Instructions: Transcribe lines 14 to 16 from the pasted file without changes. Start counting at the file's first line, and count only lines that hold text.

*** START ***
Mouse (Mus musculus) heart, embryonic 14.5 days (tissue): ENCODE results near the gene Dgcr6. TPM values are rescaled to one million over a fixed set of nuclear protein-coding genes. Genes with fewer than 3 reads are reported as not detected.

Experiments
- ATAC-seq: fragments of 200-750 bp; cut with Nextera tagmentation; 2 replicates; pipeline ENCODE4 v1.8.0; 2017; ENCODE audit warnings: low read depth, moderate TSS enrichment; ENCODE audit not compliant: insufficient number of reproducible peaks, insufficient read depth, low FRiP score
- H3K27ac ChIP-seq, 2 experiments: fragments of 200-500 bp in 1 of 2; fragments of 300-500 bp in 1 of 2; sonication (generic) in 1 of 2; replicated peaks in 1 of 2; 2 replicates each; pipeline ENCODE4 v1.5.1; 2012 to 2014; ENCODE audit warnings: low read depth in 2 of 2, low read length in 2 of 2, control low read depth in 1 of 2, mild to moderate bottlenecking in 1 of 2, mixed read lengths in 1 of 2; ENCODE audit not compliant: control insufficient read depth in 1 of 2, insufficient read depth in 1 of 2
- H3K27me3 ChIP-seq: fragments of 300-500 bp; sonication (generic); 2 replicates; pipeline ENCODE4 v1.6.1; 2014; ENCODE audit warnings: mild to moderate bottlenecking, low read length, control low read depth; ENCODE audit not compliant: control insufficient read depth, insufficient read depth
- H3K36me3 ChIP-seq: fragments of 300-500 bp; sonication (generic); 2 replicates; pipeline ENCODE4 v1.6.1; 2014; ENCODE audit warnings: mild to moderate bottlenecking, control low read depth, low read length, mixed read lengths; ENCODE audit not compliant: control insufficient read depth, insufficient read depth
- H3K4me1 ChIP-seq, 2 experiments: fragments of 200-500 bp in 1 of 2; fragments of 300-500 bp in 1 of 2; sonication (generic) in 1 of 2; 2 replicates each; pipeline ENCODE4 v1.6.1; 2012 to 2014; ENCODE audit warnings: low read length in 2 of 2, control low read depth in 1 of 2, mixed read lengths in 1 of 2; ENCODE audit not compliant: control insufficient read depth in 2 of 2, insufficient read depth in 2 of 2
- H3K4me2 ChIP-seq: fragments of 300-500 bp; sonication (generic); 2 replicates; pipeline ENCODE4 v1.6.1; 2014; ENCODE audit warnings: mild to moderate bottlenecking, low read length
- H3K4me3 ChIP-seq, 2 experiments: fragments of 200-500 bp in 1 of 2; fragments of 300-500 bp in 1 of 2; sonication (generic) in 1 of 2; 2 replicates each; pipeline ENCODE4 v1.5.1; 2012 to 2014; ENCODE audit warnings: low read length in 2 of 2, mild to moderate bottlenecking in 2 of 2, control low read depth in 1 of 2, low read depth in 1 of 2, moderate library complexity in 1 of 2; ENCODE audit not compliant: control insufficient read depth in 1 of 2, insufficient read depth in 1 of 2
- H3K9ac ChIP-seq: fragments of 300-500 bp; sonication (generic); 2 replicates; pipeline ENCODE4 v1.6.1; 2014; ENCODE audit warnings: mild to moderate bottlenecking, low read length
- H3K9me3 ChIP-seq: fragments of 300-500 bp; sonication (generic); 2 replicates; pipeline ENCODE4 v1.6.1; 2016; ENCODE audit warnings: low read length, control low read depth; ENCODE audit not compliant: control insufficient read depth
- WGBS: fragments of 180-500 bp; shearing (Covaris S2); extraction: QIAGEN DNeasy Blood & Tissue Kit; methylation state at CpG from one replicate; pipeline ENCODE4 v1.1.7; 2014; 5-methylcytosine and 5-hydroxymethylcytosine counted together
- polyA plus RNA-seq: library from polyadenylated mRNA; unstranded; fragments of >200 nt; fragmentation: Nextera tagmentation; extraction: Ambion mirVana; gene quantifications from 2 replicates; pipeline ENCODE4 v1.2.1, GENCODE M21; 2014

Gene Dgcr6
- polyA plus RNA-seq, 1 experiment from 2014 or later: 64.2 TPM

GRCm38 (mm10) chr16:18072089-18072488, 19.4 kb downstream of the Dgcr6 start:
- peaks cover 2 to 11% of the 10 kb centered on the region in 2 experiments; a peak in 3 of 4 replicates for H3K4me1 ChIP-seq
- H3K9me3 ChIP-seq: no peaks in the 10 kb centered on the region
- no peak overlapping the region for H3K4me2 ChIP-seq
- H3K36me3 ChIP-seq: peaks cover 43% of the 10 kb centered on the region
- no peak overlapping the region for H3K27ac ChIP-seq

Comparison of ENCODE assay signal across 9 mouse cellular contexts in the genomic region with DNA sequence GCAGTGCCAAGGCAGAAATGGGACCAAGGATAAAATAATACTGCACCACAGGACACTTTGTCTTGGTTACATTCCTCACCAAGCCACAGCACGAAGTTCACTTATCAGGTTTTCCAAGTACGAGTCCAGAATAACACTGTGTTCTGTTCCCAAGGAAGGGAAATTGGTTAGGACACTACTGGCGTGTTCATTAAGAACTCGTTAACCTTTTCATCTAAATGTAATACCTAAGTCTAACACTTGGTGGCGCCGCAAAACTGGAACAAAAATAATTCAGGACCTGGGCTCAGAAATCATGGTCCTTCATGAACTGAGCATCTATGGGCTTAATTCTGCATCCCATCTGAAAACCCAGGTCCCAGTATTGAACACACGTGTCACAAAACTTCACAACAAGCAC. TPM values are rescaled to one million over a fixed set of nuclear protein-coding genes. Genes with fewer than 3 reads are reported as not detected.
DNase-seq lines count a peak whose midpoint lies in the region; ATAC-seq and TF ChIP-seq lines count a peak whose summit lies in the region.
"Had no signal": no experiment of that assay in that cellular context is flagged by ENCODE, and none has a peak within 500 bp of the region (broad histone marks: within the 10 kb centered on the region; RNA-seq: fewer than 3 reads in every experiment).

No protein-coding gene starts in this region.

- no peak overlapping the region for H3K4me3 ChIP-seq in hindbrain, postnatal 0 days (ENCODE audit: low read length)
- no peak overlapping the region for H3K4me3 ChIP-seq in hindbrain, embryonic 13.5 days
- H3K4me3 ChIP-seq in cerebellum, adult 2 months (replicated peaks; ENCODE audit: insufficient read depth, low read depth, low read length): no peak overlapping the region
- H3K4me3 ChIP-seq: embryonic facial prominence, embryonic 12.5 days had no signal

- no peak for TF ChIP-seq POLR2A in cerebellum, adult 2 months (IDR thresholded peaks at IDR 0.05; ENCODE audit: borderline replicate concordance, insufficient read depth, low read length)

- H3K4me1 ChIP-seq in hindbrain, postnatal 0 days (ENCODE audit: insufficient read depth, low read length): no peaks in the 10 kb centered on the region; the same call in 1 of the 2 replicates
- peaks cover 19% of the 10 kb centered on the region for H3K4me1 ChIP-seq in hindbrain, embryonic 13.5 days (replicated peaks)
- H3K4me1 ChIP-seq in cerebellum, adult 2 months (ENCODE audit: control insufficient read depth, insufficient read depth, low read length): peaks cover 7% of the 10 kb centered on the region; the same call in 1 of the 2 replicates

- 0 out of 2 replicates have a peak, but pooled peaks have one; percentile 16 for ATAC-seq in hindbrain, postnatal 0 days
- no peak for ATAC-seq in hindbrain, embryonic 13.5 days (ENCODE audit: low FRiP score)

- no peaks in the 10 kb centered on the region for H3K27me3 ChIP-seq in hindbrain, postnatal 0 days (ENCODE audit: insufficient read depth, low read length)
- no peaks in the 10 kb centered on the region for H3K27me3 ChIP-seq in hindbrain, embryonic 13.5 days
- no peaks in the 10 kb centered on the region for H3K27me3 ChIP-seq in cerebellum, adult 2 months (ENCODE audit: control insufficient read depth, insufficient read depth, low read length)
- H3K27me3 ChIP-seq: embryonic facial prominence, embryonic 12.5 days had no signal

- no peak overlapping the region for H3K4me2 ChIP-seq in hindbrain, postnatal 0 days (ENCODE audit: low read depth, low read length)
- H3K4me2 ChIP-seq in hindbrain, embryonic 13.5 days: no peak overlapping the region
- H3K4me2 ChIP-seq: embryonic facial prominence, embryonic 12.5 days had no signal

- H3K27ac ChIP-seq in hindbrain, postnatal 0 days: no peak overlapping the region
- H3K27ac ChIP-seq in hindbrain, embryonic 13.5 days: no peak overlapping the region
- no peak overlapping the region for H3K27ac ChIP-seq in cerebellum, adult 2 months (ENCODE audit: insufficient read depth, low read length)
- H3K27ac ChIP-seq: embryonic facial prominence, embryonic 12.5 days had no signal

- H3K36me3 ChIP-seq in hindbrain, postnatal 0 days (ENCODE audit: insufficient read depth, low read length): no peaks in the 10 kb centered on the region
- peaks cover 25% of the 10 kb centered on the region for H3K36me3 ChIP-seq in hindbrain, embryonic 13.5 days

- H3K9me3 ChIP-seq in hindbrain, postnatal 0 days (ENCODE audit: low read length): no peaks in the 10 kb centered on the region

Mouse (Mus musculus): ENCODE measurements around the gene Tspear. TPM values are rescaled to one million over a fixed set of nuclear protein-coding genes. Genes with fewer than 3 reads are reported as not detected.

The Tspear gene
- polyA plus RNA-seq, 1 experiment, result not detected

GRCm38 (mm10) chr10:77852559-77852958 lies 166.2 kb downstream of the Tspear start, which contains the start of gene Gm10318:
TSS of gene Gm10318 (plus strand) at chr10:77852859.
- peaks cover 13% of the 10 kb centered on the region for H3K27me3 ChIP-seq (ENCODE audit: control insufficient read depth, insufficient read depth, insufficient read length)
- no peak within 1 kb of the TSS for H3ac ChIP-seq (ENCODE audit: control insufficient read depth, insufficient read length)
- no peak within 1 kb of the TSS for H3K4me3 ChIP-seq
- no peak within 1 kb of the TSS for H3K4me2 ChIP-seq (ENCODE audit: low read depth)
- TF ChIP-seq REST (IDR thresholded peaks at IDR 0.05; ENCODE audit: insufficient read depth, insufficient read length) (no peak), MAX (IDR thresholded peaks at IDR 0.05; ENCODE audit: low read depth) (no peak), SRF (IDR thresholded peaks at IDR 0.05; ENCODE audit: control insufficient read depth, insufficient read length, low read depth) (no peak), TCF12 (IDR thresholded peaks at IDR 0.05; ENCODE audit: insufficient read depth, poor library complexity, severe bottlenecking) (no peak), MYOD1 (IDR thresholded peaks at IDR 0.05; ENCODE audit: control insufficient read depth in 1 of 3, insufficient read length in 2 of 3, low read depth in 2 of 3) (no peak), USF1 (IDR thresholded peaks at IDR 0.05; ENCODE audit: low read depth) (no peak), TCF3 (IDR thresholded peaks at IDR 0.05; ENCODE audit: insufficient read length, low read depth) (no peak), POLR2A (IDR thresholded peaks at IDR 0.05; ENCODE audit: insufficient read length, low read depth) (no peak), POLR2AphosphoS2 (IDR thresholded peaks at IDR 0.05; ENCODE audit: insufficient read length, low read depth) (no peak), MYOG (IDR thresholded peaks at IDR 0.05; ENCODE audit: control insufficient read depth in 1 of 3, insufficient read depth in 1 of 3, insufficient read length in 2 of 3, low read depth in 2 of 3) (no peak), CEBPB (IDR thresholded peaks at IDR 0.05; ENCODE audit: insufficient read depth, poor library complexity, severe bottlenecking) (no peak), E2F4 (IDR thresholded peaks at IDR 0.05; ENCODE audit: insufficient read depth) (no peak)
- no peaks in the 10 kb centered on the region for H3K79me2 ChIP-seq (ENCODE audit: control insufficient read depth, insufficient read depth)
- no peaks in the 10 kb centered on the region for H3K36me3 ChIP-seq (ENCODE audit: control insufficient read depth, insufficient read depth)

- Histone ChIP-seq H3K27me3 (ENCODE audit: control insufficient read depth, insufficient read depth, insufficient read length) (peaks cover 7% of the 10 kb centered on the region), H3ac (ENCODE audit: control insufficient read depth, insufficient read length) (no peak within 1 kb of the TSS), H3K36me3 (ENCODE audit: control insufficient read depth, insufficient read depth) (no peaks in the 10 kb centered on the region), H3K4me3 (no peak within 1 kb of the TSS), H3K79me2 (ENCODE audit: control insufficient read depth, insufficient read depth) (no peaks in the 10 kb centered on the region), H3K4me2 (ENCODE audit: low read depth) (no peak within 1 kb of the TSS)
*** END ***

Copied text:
Gene Dgcr6
- polyA plus RNA-seq, 1 experiment from 2014 or later: 64.2 TPM

GRCm38 (mm10) chr16:18072089-18072488, 19.4 kb downstream of the Dgcr6 start: